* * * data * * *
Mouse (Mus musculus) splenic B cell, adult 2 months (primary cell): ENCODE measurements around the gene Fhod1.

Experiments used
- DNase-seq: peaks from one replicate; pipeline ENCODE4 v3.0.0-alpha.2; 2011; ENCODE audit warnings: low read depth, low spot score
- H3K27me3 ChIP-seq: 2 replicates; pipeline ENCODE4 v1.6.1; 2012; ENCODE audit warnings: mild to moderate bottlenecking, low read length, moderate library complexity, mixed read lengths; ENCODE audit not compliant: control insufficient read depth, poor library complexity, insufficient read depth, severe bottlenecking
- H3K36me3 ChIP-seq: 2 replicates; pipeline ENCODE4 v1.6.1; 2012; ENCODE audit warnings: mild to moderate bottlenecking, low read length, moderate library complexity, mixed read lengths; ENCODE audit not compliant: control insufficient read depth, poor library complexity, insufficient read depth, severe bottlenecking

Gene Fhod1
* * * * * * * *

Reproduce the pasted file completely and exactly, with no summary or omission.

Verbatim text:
Mouse (Mus musculus) splenic B cell, adult 2 months (primary cell): ENCODE measurements around the gene Fhod1.

Experiments used
- DNase-seq: peaks from one replicate; pipeline ENCODE4 v3.0.0-alpha.2; 2011; ENCODE audit warnings: low read depth, low spot score
- H3K27me3 ChIP-seq: 2 replicates; pipeline ENCODE4 v1.6.1; 2012; ENCODE audit warnings: mild to moderate bottlenecking, low read length, moderate library complexity, mixed read lengths; ENCODE audit not compliant: control insufficient read depth, poor library complexity, insufficient read depth, severe bottlenecking
- H3K36me3 ChIP-seq: 2 replicates; pipeline ENCODE4 v1.6.1; 2012; ENCODE audit warnings: mild to moderate bottlenecking, low read length, moderate library complexity, mixed read lengths; ENCODE audit not compliant: control insufficient read depth, poor library complexity, insufficient read depth, severe bottlenecking

Gene Fhod1